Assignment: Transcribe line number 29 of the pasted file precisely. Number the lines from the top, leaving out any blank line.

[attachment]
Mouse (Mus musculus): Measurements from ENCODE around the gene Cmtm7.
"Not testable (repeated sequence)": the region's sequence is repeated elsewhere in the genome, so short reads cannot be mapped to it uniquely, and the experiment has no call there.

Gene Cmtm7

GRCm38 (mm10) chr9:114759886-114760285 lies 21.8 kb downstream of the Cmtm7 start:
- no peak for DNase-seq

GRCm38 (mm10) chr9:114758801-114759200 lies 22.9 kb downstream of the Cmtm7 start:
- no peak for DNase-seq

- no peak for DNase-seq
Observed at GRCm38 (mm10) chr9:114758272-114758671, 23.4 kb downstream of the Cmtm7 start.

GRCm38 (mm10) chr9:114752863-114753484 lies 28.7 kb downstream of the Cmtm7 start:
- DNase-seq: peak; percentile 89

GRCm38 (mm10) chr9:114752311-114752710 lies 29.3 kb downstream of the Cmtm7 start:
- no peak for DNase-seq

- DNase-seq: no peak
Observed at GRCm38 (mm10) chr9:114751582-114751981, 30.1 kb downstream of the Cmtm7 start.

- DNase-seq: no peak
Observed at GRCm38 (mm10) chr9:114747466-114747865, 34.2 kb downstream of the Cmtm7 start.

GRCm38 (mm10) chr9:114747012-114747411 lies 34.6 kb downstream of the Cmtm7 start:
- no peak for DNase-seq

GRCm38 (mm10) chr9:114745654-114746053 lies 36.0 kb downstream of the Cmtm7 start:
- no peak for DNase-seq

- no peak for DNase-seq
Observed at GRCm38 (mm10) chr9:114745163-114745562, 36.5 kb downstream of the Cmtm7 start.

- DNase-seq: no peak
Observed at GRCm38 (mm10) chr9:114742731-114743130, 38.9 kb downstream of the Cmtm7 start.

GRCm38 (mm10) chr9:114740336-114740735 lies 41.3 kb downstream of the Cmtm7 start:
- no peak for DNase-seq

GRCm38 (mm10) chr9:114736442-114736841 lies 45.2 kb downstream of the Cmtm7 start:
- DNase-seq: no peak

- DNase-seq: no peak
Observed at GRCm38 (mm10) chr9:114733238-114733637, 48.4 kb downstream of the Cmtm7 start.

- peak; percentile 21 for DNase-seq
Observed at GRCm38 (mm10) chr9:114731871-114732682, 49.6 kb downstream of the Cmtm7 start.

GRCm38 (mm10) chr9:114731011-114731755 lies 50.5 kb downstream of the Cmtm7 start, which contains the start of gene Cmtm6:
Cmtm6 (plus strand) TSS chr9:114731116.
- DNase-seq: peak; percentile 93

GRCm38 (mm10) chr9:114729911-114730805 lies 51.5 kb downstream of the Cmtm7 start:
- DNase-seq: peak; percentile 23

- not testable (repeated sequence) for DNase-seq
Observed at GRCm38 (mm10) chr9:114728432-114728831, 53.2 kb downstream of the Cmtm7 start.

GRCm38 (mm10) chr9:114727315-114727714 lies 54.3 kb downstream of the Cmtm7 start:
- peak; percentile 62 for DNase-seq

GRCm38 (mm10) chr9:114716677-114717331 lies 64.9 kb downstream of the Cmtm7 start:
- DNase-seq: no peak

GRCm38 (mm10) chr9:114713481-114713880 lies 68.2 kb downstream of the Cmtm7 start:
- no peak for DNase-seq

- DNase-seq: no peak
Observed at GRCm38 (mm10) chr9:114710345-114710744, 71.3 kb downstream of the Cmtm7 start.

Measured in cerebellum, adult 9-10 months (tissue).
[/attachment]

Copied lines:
- DNase-seq: no peak